How do you build consensus and coalition as a leader when leading beyond authority? This was one of the themes at the Common Purpose Leadership Programme. On the day we had a range of influential leaders to deliberate on this topic. They talked to us about different approaches they have adopted in selling their vision to diverse and often anxious stakeholders.
There were a number of useful learning points from the session. I aim to share some of the learning with you here. I hope you find them helpful in your work.
As a starting point, participants including myself were asked to offer our own perspective on this topic. Everyone shared interesting and insightful responses. Overall, we all agreed that a leader needs a bit of both – consensus and coalition to deliver change.
From a personal perspective however, as a leader of a relatively smallish organization, but one which, at the same time, has brought me opportunities to partner with other agencies, forging consensus for me is more internal. In our work, we are organizing and developing our people to deliver our vision of a society, where refugees can find the protection and the support they need to rebuild their lives in safety and dignity.
Whereas, building coalition for us seems to be more external. As a charity, we work with a range of partners to change the policies and create an environment in which the people we work with can integrate smoothly and be equal citizens.
Building support for a cause or a change isn’t always easy.
"To forge consensus, you need to stick to your integrity and to build coalition, you need to ensure that partnership is at the heart of everything you do."
Leaders often influence and exert power better when they understand when to manage and when to lead. As a leader one needs to have enough information and understanding of the context to show leadership and to gain the trust and support of followers. It is the art of operating between firm management and fine leadership. And, when leading beyond authority, it is important to understand the environment and the key players you are going to work with to effect change.
It is only natural that we are all made to resent change. It is even more complex when introducing change in a major multi departmental organization, where different interfaces of politics, behaviours and values are at stake. In addition to this, every organization perceives change in various individual ways and that a good internal leader needs to demonstrate awareness of that likely diversity of reaction in order to bring about consensus. Introducing the dream and setting the vision whilst delivering on expectations of key stakeholders can prove to be a challenging task. In certain scenarios, it is important not only to share a dream or a vision but to offer something more tangible.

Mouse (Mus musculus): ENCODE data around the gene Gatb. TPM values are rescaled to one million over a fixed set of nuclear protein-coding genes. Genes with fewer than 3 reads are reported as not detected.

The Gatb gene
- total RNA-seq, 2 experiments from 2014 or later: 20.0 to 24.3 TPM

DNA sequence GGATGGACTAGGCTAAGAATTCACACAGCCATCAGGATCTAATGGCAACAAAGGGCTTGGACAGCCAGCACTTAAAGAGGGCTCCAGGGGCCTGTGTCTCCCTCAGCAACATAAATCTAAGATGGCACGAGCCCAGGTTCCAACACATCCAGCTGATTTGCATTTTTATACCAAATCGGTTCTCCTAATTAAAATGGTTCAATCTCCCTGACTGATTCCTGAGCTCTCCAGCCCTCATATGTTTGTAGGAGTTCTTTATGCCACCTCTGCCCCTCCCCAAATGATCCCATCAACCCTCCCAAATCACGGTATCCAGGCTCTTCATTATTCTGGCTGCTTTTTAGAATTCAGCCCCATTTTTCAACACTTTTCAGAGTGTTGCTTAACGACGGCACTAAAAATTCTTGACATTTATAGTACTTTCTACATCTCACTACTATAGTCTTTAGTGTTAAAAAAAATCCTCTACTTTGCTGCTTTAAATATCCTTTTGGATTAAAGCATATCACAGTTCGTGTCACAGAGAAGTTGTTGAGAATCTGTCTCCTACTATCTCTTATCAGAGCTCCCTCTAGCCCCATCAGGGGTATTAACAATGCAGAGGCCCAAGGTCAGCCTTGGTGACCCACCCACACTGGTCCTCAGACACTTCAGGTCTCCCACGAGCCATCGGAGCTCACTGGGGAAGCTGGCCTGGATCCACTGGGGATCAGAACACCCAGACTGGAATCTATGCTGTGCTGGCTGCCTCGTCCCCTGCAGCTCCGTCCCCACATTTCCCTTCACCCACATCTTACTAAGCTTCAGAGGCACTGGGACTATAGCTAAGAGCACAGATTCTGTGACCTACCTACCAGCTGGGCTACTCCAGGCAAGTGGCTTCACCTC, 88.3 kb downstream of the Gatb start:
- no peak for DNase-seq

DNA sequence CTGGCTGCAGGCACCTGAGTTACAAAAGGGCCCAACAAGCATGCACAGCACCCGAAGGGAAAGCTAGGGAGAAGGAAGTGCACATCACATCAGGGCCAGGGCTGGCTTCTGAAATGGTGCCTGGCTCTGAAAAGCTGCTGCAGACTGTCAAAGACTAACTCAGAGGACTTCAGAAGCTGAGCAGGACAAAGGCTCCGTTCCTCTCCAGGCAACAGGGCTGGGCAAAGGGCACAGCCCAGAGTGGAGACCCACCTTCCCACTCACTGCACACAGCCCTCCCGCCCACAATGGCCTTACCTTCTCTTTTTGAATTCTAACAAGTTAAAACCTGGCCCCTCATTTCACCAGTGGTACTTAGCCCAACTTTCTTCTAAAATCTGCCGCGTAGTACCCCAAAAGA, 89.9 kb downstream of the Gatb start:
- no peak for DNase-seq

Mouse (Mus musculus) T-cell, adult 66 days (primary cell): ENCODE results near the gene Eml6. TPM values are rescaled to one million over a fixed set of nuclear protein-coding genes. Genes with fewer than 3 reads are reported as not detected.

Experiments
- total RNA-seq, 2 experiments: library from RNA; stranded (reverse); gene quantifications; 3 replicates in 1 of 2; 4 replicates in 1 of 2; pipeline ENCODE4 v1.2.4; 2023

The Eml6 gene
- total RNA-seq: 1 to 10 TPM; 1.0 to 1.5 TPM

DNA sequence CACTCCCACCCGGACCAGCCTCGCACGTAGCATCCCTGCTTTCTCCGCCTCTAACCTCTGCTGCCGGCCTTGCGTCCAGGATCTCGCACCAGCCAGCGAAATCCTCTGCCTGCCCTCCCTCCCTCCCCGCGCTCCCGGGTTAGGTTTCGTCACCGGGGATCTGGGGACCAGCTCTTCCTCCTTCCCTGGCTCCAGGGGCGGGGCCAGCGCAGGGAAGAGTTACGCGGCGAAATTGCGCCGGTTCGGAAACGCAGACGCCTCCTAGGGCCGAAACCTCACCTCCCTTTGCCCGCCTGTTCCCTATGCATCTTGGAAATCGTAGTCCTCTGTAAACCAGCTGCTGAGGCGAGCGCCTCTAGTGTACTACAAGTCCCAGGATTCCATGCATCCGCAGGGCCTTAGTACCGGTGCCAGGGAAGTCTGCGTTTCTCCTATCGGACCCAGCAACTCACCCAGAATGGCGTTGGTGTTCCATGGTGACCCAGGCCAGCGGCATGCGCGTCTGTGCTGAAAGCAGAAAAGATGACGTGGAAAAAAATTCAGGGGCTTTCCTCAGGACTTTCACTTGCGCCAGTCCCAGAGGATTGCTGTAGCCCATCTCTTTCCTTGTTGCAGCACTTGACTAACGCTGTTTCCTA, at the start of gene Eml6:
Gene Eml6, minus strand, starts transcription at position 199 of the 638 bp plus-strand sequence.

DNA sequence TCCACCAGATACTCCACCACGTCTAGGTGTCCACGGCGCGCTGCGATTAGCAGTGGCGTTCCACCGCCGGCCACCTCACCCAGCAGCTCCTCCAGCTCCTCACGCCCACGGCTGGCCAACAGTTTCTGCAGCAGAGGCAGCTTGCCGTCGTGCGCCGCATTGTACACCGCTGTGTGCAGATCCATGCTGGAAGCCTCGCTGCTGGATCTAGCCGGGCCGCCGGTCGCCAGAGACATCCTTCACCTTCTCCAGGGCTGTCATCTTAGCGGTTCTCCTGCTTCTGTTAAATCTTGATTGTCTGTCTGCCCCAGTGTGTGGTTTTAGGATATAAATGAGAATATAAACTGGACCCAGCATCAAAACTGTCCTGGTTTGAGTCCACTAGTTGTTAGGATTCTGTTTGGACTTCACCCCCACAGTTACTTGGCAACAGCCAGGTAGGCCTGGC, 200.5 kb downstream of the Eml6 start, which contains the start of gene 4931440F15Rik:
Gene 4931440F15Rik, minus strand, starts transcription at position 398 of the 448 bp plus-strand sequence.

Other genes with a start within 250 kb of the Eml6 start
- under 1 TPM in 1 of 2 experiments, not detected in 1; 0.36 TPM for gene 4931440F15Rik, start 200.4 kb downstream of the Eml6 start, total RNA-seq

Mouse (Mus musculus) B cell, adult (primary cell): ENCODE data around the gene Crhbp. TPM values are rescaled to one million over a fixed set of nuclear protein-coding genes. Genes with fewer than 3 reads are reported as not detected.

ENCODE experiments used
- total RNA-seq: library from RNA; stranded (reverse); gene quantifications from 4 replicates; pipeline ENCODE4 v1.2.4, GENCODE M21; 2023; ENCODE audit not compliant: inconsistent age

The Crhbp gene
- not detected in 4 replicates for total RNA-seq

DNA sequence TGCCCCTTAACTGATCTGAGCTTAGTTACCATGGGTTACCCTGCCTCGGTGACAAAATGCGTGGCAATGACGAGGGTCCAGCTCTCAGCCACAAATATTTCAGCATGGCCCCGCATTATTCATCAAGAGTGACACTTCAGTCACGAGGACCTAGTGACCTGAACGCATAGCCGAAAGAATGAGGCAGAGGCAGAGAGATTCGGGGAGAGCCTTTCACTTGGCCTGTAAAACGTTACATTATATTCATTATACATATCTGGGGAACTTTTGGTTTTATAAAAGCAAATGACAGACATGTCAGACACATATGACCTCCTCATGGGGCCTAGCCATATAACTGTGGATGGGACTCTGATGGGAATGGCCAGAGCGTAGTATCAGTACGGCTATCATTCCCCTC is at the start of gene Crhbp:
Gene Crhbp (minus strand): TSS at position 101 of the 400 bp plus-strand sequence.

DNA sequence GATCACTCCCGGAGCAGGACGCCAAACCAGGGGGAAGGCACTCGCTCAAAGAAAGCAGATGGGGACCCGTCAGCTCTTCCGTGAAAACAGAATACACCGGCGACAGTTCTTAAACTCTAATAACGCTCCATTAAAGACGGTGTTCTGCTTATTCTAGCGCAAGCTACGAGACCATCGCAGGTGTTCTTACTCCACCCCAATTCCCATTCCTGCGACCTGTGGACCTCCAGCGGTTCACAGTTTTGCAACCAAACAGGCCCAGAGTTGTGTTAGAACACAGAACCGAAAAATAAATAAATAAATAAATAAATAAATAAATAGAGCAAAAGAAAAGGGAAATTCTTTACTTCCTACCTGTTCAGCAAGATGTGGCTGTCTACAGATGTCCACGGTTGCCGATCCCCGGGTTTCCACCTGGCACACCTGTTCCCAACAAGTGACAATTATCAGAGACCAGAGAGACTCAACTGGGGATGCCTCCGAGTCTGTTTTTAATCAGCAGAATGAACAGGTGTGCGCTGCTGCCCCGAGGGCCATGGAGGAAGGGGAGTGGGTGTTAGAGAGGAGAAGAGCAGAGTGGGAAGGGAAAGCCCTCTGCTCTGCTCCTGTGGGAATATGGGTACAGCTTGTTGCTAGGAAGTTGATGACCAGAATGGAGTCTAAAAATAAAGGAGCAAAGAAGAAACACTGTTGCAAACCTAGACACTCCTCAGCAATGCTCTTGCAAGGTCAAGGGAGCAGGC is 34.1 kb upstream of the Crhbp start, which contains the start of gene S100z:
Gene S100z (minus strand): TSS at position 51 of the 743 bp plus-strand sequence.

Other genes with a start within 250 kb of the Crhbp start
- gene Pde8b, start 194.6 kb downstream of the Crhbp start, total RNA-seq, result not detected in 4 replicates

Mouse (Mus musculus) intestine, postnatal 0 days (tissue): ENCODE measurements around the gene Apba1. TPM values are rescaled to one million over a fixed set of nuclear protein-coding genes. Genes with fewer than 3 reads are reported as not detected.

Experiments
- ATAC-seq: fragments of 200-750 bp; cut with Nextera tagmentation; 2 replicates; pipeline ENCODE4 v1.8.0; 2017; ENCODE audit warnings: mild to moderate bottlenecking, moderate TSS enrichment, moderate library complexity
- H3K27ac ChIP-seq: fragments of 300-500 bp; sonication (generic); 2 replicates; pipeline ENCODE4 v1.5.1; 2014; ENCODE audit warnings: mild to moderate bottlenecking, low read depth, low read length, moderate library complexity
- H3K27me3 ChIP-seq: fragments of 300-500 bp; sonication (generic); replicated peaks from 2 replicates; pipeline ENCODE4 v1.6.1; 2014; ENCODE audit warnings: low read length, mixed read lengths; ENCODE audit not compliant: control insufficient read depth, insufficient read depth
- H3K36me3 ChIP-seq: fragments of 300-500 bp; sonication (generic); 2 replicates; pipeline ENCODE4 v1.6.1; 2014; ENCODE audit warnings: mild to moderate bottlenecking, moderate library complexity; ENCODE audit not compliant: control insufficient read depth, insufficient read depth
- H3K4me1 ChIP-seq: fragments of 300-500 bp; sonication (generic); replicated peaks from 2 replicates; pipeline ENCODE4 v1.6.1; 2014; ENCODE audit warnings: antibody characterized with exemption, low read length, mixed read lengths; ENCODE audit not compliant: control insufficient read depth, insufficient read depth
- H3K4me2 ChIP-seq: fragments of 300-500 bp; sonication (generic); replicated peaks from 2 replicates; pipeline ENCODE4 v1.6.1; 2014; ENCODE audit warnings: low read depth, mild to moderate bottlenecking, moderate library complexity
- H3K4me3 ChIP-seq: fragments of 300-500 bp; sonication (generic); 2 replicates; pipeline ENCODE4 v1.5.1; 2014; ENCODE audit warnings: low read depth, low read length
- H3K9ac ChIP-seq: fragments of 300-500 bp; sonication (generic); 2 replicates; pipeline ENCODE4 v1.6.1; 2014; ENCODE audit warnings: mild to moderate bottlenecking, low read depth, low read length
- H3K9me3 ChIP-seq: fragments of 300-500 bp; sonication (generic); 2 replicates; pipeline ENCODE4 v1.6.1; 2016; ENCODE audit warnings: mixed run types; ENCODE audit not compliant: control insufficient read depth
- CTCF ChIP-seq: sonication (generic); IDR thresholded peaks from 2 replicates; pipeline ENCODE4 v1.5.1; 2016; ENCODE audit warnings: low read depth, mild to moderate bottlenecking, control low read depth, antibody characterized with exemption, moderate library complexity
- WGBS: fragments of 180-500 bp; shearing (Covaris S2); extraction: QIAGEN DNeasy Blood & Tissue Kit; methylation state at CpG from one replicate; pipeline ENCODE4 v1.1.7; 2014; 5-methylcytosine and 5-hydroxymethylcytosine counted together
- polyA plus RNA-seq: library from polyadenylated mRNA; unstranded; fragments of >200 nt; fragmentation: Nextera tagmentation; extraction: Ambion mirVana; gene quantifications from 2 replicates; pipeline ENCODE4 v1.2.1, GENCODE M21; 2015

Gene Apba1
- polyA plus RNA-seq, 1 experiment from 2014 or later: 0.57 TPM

Throughout the process of forging consensus to building coalition, there is often a tendency to switch to a defensive mode as soon as others start commenting on your ideas. At this stage, an effective leader will aim to understand what is important for others and take on board their views. To get the support of a much wider stakeholder group, a leader can also act as a good ambassador and build new coalitions. You may use soft influence to get others on board. As a leader you need to have the confidence to say where we are getting to, whilst taking into account personalities and individual values.
Leaders always lead beyond authority. Often they have no direct impact on people they would want to influence. It is therefore paramount to have a degree of formality in building strong and sustainable coalitions internally and outside the boundaries of your own organization.
"As a leader you require a greater understanding of common fears, common worries but also common language to build that much needed support."
Good leaders hear their supporters but they also understand when to balance between listening and delivering. A strong leader will have the strategy, organizational objectives and the vision handy to offer people a clean picture of the journey they are asked to embark on. And, when leading beyond authority, effective leadership should also show the intention to pull a "win-win" outcome from joint working, especially with organizations that may appear to have little congruence with one's own.
Finally, change isn’t bad but how you manage it is what really matters.